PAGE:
Anorectal Manometry May Identify Children With Spinal Cord Lesions

Siddiqui, Anees; Rosen, Rachel; Nurko, Samuel

Journal of Pediatric Gastroenterology & Nutrition: November 2011 - Volume 53 - Issue 5 - p 507–511
doi: 10.1097/MPG.0b013e31822504e2
Original Article: Gastroenterology

Background and Objective: We previously showed that approximately 10% of patients with intractable constipation have spinal abnormalities without any other physical findings. Given that spinal magnetic resonance imaging is costly and often requires deep sedation in children, it would be useful to find a screening tool to determine who has a higher likelihood of having a spinal abnormality. The aim of the study was to determine whether anorectal manometry is a useful screening test in predicting which patients will have abnormal spinal MRIs.

Patients and Methods: This is a case-control study comparing the anorectal manometries of 10 children with constipation who had abnormal spinal MRIs (cases) to the manometries of 10 age-matched children with normal MRIs (controls).

Results: The maximum relaxation of the sphincter after balloon distention was achieved with a significantly smaller balloon in the cases as compared with the controls (35 ± 20  vs 60 ± 23 mL; P = 0.02). The dose-response curve of sphincter relaxation at different balloon distention was shifted to the left in patients with spinal lesions. Anal spasms after balloon distention were noted in 60% of the patients with abnormal magnetic resonance images compared with 0% of the controls (P < 0.003). There were no other differences.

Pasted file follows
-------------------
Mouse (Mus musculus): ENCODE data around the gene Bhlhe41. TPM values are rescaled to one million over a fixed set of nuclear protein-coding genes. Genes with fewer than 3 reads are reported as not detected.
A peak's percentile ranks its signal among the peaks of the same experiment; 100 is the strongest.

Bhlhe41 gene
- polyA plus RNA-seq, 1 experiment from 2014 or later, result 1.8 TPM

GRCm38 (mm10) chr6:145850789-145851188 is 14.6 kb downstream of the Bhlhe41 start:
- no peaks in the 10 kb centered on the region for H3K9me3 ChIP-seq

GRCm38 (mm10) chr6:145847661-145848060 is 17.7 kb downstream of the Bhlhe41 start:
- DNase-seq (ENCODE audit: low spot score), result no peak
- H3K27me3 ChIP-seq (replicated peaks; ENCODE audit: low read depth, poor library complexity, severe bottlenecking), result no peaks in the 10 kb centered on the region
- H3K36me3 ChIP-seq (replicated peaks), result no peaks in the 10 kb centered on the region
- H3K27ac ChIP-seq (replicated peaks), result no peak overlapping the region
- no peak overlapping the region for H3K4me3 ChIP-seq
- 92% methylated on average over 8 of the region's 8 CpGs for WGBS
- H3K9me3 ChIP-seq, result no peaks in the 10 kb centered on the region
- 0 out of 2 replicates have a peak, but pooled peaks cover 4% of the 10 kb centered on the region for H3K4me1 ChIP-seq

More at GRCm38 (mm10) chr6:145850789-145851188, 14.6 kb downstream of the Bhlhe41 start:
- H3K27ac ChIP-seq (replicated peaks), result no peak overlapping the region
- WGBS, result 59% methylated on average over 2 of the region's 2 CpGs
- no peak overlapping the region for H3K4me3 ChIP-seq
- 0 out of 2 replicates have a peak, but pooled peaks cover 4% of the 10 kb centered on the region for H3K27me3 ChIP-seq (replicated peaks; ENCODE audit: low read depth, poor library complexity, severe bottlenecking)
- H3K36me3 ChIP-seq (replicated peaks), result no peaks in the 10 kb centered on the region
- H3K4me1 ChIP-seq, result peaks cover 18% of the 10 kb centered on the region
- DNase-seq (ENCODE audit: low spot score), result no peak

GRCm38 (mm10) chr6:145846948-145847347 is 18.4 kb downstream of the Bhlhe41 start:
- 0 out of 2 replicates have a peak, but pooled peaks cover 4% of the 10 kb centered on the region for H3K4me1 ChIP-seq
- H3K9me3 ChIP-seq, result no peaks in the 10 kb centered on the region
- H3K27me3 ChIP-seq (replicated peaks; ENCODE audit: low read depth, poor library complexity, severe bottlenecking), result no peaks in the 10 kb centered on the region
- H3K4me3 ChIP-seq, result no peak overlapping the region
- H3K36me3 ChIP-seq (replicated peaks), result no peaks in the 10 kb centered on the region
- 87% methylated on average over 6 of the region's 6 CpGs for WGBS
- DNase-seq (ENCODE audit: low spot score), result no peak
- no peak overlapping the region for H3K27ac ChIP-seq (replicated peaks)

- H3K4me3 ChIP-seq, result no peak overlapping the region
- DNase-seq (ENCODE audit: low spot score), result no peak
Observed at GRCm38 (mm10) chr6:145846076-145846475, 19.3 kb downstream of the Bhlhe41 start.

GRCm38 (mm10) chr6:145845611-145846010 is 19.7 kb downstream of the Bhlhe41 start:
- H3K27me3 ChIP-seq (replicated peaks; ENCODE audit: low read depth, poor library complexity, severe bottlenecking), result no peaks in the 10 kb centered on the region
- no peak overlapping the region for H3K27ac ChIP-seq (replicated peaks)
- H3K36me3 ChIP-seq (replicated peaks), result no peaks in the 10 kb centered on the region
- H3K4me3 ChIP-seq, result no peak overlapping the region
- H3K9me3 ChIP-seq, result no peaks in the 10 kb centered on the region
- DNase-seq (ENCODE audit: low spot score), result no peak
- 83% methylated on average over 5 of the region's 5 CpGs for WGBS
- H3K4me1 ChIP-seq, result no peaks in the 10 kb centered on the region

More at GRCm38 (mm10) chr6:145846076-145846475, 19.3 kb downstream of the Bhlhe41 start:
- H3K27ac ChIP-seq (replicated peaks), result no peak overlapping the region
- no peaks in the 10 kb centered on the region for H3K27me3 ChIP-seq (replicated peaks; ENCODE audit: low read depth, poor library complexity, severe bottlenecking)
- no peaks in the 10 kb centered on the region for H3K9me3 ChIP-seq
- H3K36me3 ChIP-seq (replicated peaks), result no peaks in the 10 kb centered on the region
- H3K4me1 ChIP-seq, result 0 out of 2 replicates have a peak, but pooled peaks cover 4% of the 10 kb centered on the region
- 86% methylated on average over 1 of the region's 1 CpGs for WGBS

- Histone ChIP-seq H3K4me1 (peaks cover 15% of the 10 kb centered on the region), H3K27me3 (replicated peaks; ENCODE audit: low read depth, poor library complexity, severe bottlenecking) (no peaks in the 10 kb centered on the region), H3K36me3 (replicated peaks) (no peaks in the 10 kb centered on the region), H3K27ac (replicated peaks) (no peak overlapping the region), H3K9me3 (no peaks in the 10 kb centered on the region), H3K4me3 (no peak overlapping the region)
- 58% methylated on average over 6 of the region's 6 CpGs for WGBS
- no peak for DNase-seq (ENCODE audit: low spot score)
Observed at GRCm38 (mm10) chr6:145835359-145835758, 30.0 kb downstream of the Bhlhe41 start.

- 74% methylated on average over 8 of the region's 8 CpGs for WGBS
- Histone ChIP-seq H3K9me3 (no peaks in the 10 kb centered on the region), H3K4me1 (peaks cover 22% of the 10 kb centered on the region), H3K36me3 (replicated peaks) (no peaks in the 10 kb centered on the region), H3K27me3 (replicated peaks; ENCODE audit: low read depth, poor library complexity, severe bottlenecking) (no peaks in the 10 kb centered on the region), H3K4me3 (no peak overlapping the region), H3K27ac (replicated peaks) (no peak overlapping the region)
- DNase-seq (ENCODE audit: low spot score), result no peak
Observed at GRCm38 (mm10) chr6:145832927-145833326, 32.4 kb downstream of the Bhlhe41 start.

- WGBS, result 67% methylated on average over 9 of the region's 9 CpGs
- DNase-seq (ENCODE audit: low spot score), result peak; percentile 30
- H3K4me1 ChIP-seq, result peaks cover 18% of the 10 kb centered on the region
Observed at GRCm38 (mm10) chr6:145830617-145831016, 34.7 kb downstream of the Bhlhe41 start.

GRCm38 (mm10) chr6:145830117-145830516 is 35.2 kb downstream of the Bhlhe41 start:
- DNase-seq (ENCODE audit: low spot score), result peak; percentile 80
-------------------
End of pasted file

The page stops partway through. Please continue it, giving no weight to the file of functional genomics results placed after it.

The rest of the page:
Conclusions: Patients with spinal cord abnormalities may show changes in anorectal manometry. Anal spasms on anorectal manometry are significant predictors of spinal abnormalities. Also, patients with spinal abnormalities have maximum sphincter relaxations with smaller balloon sizes. Further studies are needed to determine the utility of anorectal manometry as a screening test for spinal abnormalities in patients with constipation.

Center for Motility and Functional Gastrointestinal Disorders, Children's Hospital Boston, Boston, MA.

Address correspondence and reprint requests to Samuel Nurko, MD, Center for Motility and Functional Gastrointestinal Disorders, Children's Hospital Boston, 300 Longwood Ave, Boston, MA 02155 (e-mail: samuel.nurko@childrens.harvard.edu).

Received 10 March, 2011

Accepted 18 May, 2011

This study was supported by grant NIH K24 DK082792A (S.N.), NIH-K23 DK0737 (R.R.), and the Spina Bifida Association Young Investigator Award (A.S.).

The authors report no conflicts of interest.

Copyright 2011 by ESPGHAN and NASPGHAN